Skeptics and Allies

Progress continues to move forward on the long-awaited book on about Dr. Alson Sears and his treatments for canine distemper. A first draft was finished last summer, and I have been systematically circulating drafts and excerpts of the book to those who played a part in his story. The manuscript is not ready to go out into the world — yet — but it is evolving. What slows me down is that I am also an entrepreneur and my game-design business frequently sucks up all my time.

In my ongoing research, I came across two videos which I had watched years ago. They are essential viewing for anyone trying to save a distemper dog. They represent a break from the previous mindset that distemper dogs cannot be saved and that euthanasia is the most humane option. The experts in these videos disagree. They believe it is possible to save dogs from canine distemper. It may take 2-3 months, but if the vets, owners and shelters can put in the work, many of these dogs can survive. However, they don’t necessarily endorse the NDV treatments. They remain skeptical because scientific trials have not yet proven that they work.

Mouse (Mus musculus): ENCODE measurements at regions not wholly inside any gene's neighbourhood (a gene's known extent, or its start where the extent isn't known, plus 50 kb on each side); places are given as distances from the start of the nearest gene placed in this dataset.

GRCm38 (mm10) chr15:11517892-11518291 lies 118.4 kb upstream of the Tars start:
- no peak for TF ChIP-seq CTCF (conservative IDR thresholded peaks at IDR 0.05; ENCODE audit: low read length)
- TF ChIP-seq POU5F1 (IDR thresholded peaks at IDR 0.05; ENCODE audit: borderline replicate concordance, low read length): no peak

I admire anyone who believes dogs can be saved from canine distemper. This reminds me that someone does not have to completely agree with you in order to be on the same side. You can be allies and skeptics at the same time.

These videos also answer important questions about the diagnosis, care and survival of distemper dogs. So, I encourage everyone to watch these. (When you have about 2 hours)


Dr. Ellen Jefferson
Executive Director of Austin Pets Alive

At Maddie’s Institute Shelter Medicine Conference at the University of Florida
October 2, 2012


Dr. Cynda Crawford presents “Everything Shelters Need to Know About Canine Distemper.”
In this presentation, you will learn: – The basics of the canine distemper virus (CDV) – Risk factors contributing to the frequency of canine distemper outbreaks in shelters – How to create a clean break between infected/exposed dogs and new admissions without resorting to depopulation – More rules and tools for lifesaving intervention during shelter outbreaks – Current best practices to mitigate risks of outbreaks in both open and managed admission shelters – The role of vaccination, antibody titer testing and housing – How to communicate with community members and the media about outbreaks and prevention
Apr 9, 2014


As I explain in the book, I do not have the means to prove NDV will save dogs from canine distemper. But I offer a prediction:

If the NDV treatments could be put to the test under proper scientific controls and standards, they would show:

  • a significantly shorter course of the disease
  • fewer cases reaching the neurological stage
  • a significantly higher survival rate.
  • fewer long-term symptoms
  • shorter period of being contagious/lower risk of infecting other dogs

In short, we think we can help make the job easier for the vets, owners, shelters and rescue groups who are willing to give these dogs a chance.

— Ed Bond
Jan. 4, 2018